Unlike many other Final Fantasy overworld tunes, the song has a slow buildup. While the overarching melody is introduced in the first ten seconds, the subsequent measures mirror the ambivalent, apprehensive state in which the player finds themselves upon hearing the song for the first time. The initial hours of Final Fantasy VII take place in Midgar, a huge industrial metropolis whose grand scale and internal politics make it feel like a world unto itself. After a dramatic escape, the concept that Midgar is but a small part of the world is daunting. Even more frightening is that the evil encountered within the city gates is not contained within them, and in fact has already spread across the world.

At the one minute mark, the melody is formally introduced in a relatively straightforward, as if to ensure that that we remember its basic form. Cloud, as well as the player, has a basic idea of what must be done, but the scope of the mission and the size of the world is still shocking for someone who spent spent so much time in the city looking at the small picture.

At about 1:55, the song goes on a bit of a tangent: while it retains the hints of the melody in the background, sharp keyboard strokes allude to one of gaming's most beloved characters: Aeris.

Aeris represents the countless individual sacrifices made throughout the struggle, and those haunting keystrokes speak to the frailty of one individual against an overwhelming force. After her sacrifice, Aeirs lives on through her friends as well and the many anonymous people that join in the communal struggle against Sephiroth.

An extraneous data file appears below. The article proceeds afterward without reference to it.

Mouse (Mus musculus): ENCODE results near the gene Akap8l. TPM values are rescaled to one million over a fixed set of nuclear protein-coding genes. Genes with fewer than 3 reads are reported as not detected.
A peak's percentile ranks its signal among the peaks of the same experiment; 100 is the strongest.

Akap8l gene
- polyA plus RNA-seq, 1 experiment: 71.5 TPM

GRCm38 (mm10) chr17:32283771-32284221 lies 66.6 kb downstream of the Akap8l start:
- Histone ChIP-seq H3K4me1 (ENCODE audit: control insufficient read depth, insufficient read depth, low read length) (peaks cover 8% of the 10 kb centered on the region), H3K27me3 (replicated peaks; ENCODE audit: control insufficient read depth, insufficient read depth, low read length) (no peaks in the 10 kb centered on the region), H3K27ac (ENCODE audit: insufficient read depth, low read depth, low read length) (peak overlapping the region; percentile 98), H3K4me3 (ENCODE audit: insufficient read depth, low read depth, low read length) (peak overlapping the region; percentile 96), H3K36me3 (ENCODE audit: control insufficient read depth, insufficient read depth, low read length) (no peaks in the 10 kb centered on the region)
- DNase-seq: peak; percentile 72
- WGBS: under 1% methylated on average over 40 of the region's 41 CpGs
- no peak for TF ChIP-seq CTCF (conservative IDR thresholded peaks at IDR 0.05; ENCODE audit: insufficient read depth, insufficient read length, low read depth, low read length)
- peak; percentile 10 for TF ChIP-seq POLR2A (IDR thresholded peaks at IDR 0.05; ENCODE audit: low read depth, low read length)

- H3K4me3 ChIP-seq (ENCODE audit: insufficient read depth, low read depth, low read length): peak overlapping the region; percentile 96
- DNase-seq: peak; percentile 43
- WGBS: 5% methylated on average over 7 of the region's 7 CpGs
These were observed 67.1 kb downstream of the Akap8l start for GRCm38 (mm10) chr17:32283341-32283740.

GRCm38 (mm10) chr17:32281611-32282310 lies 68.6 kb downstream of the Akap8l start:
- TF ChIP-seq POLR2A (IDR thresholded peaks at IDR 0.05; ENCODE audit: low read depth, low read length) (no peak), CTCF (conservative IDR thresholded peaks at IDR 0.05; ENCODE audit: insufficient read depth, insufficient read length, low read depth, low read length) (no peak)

At 2:40, the world map music provides a grand reintroduction to the original melody. This time, the full orchestra is brought in to reveal the narrative's broad scope and the myriad of people all fighting towards a single end. Over the course of the game, Cloud and company traverse the entire world exploring everything from Gothic mansions to beach resorts. Every corner of the map contains people whose lives were touched by the growing threat. Whether soaring over mountains with a would-be astronaut or visiting the salt of earth at an old mining camp, Final Fantasy VII's world is full of unique people with a common goal. Their diversity of experiences and the grandeur of their mission is mirrored in the music's crescendo, and their shared existence is echoed in its familiar melody.

However, victory is not assured The song retreats from its bombastic statement at 3:50 to remind us of the planet's tenuous state. At 4:10, a slow, ominous rhythm kicks in to warn us of the creeping, mysterious evil working its way across the globe. Sephiroth might not always be present, but the sense of doom he spreads is a constant undercurrent that provokes a sense of urgency, even in times of relative peace. The threat will not yield or rest, and so neither must Cloud.